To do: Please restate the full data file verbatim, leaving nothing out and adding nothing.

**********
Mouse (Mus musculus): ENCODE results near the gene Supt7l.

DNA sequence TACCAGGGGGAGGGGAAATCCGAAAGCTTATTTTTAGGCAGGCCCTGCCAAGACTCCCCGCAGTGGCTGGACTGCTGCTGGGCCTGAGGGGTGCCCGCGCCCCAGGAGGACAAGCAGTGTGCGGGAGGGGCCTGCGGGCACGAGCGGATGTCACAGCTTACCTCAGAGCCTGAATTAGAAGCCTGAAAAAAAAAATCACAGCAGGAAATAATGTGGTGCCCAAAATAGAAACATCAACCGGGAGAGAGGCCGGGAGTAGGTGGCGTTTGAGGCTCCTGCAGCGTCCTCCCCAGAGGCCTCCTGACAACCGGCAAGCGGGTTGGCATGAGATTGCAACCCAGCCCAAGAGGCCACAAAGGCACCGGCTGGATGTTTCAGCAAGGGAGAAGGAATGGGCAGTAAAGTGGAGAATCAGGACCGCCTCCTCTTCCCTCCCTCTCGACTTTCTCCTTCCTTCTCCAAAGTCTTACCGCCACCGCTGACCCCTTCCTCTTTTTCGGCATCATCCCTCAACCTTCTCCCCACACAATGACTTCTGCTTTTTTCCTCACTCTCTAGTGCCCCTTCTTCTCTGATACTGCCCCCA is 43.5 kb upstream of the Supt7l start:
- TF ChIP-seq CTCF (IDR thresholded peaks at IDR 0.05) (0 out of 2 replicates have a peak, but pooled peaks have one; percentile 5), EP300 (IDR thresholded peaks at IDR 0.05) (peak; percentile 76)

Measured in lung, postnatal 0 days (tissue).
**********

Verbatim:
Mouse (Mus musculus): ENCODE results near the gene Supt7l.

DNA sequence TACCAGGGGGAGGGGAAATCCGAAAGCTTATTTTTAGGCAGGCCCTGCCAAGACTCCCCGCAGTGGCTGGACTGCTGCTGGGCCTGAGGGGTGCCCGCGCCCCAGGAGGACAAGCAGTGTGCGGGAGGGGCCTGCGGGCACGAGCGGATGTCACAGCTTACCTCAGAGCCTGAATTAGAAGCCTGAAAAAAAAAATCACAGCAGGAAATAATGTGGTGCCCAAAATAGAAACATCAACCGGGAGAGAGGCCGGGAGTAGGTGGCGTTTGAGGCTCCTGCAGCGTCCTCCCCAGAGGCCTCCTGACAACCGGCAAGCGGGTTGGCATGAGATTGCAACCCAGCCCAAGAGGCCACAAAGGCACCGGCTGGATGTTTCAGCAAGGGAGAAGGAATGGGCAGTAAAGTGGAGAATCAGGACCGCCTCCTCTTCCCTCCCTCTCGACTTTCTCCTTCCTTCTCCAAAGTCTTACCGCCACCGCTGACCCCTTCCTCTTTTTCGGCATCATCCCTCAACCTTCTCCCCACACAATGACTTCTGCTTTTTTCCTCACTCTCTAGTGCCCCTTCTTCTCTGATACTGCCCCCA is 43.5 kb upstream of the Supt7l start:
- TF ChIP-seq CTCF (IDR thresholded peaks at IDR 0.05) (0 out of 2 replicates have a peak, but pooled peaks have one; percentile 5), EP300 (IDR thresholded peaks at IDR 0.05) (peak; percentile 76)

Measured in lung, postnatal 0 days (tissue).